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Michaella McCollum released on parole in Peru - drug mule leaves Ancon jail but could face six year wait to come home

By Laura Abernethy

Drugs mule Michaella McCollum has been released from jail in Peru but may have to spend six more years in the South American city.

The 23-year-old is being freed from the Ancon 2 prison McCollum under new legislation on early prison release introduced in the South American country last year but is still waiting to see if she can return home to Northern Ireland.

The Tyrone woman was arrested alongside Scot Melissa Reid in August 2013 as they tried to leave Peru aboard a plane bound for Madrid, with Majorca as their final destination.

They were found with 24lbs of cocaine with a street value of £1.5m hidden inside food packets in their luggage.

Michaela McCollum's solicitor confirmed that she was released from prison at 5pm on Thursday night following a successful application for parole.

They added that she has not been released under any repatriation scheme or other protocol between Peru and the UK. There will be a pending judicial hearing to determine the conditions of her parole.

Kevin Winters solicitor said: “At this stage it remains unclear when Michaela may be eligible to return home. That will be a matter for the court and a pending judicial hearing to determine the conditions of her parole. We are working with her lawyers in Peru and hope to be in a position to clarify further, as soon as possible.”

Bishop Sean Walsh who visited McCollum in prison a few days ago said: “She has been granted parole to my very great surprise. She’s going to be granted parole of six years and six months.”

“I visited her several days ago. She is of course quite relieved and thankful to god that the course of life has gone this way.

“Probably she will remain in Lima. She will be allowed to work and study if she wants to do that.

“Being on parole means that she only has to check in with the clerk and the prison system office for special and psychological questioning and to ensure that she remains in the country."

McCollum and Reid initially claimed they were forced at gunpoint into carrying the drugs for a South American drugs cartel. However, they later pleaded guilty.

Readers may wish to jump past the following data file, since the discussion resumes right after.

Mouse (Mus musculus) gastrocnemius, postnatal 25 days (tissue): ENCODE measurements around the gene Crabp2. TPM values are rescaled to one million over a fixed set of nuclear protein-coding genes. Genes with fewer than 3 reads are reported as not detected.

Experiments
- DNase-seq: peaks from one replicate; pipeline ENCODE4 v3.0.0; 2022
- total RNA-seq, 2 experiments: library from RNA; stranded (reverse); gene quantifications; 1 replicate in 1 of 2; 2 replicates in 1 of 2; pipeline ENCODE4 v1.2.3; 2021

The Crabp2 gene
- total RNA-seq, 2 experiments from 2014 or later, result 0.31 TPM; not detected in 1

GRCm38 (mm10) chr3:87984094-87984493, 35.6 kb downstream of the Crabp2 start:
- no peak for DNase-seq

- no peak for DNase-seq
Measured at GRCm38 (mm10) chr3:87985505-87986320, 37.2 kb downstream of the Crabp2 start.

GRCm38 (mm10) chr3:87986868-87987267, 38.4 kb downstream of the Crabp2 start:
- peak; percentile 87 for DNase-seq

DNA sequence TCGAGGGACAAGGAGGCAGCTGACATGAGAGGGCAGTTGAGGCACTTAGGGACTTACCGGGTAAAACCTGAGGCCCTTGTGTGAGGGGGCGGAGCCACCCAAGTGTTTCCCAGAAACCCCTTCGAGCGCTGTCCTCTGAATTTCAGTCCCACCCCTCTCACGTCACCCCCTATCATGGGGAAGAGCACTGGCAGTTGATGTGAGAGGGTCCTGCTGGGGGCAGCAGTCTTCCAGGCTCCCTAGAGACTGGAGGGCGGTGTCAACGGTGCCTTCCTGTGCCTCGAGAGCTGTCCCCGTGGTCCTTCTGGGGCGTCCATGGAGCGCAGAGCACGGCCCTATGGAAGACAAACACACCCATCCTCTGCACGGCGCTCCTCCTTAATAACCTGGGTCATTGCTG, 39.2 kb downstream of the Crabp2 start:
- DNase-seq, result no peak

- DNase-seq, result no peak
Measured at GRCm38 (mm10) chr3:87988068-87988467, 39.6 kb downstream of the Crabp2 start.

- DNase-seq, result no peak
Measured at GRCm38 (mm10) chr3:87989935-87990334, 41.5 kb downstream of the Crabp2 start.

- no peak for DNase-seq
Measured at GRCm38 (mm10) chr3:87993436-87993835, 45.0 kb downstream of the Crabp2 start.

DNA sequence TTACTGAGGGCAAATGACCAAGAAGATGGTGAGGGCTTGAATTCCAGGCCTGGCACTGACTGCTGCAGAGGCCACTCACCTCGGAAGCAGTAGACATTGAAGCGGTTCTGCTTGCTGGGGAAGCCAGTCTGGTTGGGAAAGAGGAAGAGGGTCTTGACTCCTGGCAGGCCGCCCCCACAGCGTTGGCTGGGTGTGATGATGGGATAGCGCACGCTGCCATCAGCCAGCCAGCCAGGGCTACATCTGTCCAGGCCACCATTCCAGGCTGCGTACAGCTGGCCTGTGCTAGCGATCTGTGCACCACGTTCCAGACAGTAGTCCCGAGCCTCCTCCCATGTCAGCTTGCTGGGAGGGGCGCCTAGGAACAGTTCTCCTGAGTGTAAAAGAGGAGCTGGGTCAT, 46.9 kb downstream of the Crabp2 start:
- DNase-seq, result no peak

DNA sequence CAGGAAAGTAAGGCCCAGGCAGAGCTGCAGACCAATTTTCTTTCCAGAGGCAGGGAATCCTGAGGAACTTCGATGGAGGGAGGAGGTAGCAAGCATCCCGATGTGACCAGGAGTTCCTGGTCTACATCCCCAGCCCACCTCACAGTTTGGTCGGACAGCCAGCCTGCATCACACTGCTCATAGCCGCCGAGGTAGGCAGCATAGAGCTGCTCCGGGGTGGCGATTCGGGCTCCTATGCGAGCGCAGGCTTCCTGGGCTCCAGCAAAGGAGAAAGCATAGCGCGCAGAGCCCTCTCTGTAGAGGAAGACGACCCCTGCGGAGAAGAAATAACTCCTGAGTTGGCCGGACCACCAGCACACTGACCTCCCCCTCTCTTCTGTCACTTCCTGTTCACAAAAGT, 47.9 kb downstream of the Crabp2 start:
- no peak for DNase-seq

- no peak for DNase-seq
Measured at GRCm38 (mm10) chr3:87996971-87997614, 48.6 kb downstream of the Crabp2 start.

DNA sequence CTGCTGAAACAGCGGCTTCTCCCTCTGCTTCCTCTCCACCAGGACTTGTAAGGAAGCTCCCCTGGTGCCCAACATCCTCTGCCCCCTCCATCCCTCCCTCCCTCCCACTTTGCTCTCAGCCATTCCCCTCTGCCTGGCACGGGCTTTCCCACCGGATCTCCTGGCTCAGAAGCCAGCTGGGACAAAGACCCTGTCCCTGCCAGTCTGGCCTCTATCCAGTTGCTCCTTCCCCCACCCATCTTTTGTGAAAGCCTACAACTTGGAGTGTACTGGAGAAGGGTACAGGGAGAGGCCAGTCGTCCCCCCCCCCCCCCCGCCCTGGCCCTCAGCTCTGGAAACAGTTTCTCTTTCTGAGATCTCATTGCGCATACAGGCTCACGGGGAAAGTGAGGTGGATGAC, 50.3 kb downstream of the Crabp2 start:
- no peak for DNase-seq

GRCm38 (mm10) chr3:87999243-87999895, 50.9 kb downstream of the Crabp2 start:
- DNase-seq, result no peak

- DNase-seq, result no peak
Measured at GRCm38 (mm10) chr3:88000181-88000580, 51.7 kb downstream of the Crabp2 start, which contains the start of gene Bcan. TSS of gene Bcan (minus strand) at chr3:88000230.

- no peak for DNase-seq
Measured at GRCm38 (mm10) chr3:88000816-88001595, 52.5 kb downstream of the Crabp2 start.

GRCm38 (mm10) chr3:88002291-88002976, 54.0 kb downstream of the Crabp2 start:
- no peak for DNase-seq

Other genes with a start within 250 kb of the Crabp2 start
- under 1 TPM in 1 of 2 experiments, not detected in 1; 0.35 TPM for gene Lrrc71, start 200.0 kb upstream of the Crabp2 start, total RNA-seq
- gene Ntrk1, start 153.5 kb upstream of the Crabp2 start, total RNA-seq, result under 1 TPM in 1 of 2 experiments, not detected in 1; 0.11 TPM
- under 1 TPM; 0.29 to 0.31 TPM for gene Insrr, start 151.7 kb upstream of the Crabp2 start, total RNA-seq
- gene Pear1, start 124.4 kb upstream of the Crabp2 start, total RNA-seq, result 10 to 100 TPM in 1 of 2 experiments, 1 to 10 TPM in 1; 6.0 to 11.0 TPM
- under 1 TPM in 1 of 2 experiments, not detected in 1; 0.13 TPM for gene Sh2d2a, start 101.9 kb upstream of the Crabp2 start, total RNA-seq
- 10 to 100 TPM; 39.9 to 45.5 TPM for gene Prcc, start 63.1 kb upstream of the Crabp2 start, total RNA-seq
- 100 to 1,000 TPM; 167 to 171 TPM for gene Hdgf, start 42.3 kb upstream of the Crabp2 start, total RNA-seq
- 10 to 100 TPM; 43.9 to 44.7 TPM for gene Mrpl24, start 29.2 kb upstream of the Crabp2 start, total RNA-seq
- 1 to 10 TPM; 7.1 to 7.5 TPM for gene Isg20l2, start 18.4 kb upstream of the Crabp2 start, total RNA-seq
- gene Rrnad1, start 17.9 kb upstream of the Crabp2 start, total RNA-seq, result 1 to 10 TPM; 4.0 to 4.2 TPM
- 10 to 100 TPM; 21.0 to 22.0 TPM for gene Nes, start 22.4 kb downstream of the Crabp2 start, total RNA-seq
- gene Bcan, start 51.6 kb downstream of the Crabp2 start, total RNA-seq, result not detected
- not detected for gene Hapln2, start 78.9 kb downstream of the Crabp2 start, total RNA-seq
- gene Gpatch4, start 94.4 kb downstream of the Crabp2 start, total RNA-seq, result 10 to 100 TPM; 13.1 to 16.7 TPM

Upon their arrest, their families were warned that their daughters could face up to 15 years in prison. But after a plea bargain, they were convicted in December 2013 and sentenced to six years and eight months in jail.

Both women were then moved from Lima's Virgen de Fatima jail to Santa Monica prison in Chorrillo to begin their sentence, which is due to last until April 2020.

The jail, which is notorious for its crowded and unsanitary conditions, has been used to house foreign female criminals in the past.

The repatriation of McCollum to Northern Ireland was approved by Stormont's justice minister in January of last year but, she had remained in prison.

A court will now decide whether she can come back to Northern Ireland immediately of if she will have to stay in Peru.

According to reports, McCollum spent last Christmas in a prison hospital after being struck down with a tropical disease after red tape delayed her release.

Reid's father Billy said recently that the impact of his daughter's crime on his family had been "horrendous".

He said: "It's horrendous to see your daughter in handcuffs and the living conditions that she has to put up with.

"Melissa has spent her own 20th and 21st birthdays in prison in Peru.

"She missed the significant event of her only brother's wedding. Events such as Christmas are non-existent for us. There'll be no celebrations in our house, there'll be no Christmas tree until we get her back home.''

Reid remains in prison in Peru. She has been seeking to serve the remainder of her sentence closer to home in Scotland.

A Foreign Office spokeswoman said on Friday: "We continue to provide consular assistance to Melissa Reid. We remain in contact with her family and with the local authorities."

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